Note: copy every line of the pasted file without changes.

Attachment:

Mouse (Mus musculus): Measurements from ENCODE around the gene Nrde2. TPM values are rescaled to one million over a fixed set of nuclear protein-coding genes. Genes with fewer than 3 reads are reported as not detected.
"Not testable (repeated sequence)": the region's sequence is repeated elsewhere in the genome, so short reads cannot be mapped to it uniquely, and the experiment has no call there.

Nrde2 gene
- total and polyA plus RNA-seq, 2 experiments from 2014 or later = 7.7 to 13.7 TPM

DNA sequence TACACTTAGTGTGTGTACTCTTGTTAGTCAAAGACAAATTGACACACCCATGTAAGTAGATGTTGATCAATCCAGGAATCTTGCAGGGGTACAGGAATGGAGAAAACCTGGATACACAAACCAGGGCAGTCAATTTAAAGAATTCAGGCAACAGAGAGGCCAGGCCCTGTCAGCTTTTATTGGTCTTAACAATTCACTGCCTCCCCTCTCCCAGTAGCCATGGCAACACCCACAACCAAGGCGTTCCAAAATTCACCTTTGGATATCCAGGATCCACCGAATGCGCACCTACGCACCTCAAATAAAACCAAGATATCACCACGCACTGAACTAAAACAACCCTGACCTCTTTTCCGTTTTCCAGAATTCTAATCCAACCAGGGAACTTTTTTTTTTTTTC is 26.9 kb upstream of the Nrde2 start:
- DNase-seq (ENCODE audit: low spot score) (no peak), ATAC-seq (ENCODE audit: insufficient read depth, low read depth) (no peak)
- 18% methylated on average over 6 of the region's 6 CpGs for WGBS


Mouse (Mus musculus): Measurements from ENCODE around the gene Nrde2. TPM values are rescaled to one million over a fixed set of nuclear protein-coding genes. Genes with fewer than 3 reads are reported as not detected.
"Not testable (repeated sequence)": the region's sequence is repeated elsewhere in the genome, so short reads cannot be mapped to it uniquely, and the experiment has no call there.

Nrde2 gene
- total and polyA plus RNA-seq, 2 experiments from 2014 or later = 7.7 to 13.7 TPM

DNA sequence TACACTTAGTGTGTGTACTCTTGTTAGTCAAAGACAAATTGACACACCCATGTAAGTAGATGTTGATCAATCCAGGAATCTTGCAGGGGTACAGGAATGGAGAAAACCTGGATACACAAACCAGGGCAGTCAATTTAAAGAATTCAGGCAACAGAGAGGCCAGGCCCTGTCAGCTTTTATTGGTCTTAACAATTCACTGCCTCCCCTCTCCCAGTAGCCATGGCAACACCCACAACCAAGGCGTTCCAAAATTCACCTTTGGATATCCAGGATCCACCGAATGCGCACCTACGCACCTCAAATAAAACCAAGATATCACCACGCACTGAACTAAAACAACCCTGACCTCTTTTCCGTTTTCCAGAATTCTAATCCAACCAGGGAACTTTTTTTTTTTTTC is 26.9 kb upstream of the Nrde2 start:
- DNase-seq (ENCODE audit: low spot score) (no peak), ATAC-seq (ENCODE audit: insufficient read depth, low read depth) (no peak)
- 18% methylated on average over 6 of the region's 6 CpGs for WGBS